Unless you’ve been living in a cave, you’re sure to have heard about vaping illnesses this year. There have been a disturbing number of cases involving people in Arizona and across the U.S. falling ill after vaping; if you use e-cigarettes in Goodyear, you’re at risk of experiencing health-related side effects, too—including a lesser-known condition experts are dubbing “vape tongue.”
Vaping Illnesses are National News
These days, it’s hard to escape the fruit-scented cloud of vape smoke in Goodyear. The practice, which involves inhaling the vapor created by an electronic cigarette or similar device, has soared in popularity in recent years. Up until this summer, vaping was viewed as a safer alternative to smoking—but then news reports about a mysterious vaping illness began circulating. Thousands of people have experienced symptoms including chronic cough, breathing difficulties and nausea linked to vaping. There have been 39 confirmed deaths attributed to the habit as of November 5.
The Side Effects of Vaping You May Not Know About
While these high-profile cases have dominated headlines, there are plenty of lesser-known side effects of vaping, such as vape tongue. According to Thomas Ylioja, a tobacco-cessation expert at National Jewish Health in Denver, vape tongue refers to a condition in which vape juice (the liquid solution atomized by e-cigarettes, also called e-liquid) desensitizes the tongue, preventing users from tasting flavors. The condition is so new it hasn’t been studied yet, but it’s not all that different from the way cigarettes affect smokers’ sense of taste. The fact that people who vape both nicotine and THC experience desensitization leads doctors to believe that neither of those substances are to blame. The solvents used in various vape juices to deliver the nicotine or THC particles in aerosol form, enabling them to be inhaled, are most likely to blame. These include ingredients such as propylene glycol, ethylene glycol and vegetable glycerin; studies have shown that frequent consumption of these substances produces a coating on the tongue that prevents flavors from reaching the taste buds. These same chemicals have been linked to inflammation of the nasal cavity, which interferes with the sense of smell. This only exacerbates the problem; in order to taste, you need to be able to smell. Vape tongue inhibits users from not only enjoying the flavors of their vape juice; it also affects their ability to taste food and beverages.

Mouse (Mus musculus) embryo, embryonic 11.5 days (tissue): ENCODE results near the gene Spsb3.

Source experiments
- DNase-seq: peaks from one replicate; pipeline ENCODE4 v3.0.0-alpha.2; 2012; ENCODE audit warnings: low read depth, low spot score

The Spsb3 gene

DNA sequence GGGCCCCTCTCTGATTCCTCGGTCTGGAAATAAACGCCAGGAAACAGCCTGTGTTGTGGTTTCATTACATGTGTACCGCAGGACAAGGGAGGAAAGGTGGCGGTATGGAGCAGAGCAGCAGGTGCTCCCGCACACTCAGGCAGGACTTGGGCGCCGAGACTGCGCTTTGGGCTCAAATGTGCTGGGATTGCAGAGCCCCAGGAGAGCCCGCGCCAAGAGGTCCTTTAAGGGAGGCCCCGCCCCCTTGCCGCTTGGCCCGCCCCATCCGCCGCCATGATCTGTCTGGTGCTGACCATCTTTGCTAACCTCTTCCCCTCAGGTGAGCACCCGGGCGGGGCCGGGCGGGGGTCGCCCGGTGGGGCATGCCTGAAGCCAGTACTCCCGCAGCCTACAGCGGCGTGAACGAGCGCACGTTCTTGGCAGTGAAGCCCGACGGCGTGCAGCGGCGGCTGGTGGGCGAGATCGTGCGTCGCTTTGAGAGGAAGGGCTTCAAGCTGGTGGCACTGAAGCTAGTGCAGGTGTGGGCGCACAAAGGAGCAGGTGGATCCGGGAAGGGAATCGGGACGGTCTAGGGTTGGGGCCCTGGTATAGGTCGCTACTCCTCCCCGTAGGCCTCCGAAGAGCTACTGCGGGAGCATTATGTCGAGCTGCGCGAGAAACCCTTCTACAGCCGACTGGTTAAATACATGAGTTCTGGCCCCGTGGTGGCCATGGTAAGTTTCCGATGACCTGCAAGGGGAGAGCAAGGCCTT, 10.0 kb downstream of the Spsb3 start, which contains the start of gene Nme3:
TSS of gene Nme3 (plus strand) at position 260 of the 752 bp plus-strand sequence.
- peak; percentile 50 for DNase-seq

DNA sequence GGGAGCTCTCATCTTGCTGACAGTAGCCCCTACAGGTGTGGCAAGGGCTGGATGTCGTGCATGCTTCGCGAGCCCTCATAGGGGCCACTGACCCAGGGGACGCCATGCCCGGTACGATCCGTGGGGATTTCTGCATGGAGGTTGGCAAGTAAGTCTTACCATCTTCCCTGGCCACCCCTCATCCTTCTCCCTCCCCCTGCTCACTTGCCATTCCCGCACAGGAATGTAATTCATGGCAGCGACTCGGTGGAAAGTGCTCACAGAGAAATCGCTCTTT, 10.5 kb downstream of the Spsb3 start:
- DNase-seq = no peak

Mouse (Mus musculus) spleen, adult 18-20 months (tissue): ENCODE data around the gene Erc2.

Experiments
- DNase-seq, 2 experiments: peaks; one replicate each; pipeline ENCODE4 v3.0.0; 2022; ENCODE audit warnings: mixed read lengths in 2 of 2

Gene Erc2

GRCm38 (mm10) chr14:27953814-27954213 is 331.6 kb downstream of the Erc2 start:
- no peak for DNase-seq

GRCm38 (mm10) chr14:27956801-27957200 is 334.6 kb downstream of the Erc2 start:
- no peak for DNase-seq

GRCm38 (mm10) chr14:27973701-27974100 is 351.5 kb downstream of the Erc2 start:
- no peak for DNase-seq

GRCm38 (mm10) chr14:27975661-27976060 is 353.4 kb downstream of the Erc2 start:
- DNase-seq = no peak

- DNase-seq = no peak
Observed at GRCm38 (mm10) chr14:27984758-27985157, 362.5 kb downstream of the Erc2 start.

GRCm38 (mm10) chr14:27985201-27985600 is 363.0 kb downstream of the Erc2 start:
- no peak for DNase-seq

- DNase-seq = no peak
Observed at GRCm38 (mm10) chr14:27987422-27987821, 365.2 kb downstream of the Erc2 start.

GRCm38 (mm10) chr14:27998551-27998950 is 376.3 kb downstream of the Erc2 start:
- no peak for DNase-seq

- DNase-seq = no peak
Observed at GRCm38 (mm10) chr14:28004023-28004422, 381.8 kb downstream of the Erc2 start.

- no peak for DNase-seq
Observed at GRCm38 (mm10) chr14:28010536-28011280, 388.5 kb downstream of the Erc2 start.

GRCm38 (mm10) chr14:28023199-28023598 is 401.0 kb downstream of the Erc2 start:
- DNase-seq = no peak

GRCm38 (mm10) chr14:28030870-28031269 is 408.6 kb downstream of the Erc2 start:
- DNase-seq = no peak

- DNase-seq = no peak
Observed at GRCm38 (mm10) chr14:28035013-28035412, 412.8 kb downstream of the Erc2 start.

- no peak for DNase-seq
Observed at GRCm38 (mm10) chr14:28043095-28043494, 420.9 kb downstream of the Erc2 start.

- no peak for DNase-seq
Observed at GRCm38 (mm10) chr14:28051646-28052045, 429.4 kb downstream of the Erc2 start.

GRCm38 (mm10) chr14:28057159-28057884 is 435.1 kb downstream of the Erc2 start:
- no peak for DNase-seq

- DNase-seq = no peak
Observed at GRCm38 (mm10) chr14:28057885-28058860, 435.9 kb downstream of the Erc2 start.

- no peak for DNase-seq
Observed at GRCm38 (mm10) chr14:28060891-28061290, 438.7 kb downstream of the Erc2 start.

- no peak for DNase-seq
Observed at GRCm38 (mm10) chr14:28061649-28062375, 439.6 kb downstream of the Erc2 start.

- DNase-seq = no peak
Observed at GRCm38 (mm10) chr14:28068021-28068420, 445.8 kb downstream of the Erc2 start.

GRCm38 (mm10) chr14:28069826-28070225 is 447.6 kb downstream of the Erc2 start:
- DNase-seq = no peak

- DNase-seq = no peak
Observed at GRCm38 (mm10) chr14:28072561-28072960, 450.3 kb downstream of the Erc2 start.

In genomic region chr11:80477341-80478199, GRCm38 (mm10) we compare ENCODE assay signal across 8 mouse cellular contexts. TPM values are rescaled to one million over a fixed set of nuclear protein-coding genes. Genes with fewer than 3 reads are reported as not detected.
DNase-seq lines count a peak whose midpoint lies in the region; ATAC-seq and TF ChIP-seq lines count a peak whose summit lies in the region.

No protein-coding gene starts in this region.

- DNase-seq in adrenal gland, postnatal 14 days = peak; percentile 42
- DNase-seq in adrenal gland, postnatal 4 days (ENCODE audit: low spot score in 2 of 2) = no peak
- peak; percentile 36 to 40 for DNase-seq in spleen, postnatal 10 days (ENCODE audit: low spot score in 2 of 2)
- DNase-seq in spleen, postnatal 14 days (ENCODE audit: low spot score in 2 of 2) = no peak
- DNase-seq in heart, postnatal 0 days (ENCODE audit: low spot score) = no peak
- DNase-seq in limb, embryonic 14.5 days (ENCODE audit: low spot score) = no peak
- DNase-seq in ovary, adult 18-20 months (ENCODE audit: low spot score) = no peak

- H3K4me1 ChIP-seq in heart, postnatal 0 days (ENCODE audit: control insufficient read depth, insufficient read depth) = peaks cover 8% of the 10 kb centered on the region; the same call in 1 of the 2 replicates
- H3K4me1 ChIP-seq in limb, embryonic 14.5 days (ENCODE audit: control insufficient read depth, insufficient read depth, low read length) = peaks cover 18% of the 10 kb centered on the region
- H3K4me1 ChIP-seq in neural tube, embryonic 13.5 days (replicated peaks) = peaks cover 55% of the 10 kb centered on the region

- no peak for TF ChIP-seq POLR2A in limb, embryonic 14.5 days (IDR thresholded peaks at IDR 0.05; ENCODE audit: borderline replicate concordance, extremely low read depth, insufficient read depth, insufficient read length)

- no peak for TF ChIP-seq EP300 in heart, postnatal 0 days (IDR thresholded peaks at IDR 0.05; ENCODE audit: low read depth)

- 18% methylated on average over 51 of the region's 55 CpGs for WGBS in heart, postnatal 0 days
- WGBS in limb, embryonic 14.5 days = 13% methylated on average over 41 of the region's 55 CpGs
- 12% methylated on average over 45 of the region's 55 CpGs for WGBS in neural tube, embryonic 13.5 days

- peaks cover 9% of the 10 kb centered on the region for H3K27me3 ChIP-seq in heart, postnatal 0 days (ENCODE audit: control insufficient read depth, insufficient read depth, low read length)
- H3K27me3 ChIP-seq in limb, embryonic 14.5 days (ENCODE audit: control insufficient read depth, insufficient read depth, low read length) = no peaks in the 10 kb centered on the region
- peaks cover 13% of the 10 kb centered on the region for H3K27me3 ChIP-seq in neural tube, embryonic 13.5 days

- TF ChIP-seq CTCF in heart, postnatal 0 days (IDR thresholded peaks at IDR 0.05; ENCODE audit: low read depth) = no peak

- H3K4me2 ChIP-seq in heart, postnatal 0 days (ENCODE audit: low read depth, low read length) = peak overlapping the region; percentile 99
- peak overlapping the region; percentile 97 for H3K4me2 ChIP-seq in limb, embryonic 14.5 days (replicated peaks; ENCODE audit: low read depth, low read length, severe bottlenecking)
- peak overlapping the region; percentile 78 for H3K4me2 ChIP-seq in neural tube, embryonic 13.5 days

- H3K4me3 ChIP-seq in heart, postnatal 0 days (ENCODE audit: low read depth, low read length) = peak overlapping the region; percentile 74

What the Long Term Effects May Be
Vape tongue typically resolves on its own; if you give up vaping, your sense of taste should return within a couple of weeks. But without research, experts are unclear what other effects vaping might have on your oral health. There is evidence that vaping might produce other health problems, such as lung inflammation and gastrointestinal problems. A November 2016 study published in the medical journal Oncotarget found that oral tissue inflammation occurs within minutes of ingesting tobacco- and menthol-flavored vapes, increasing the risk of oral diseases like gum disease and oral cancer. Another study suggests that vaping could lead to molecular changes in oral tissue, increasing the risk of cancer in people who use e-cigarettes.
There’s still a lot of research that needs to be done concerning the long-term health risks of vaping, but it’s increasingly looking like a bad habit with more risks than benefits. For more information on the health effects of vaping, speak to an ear, nose and throat specialist in Goodyear.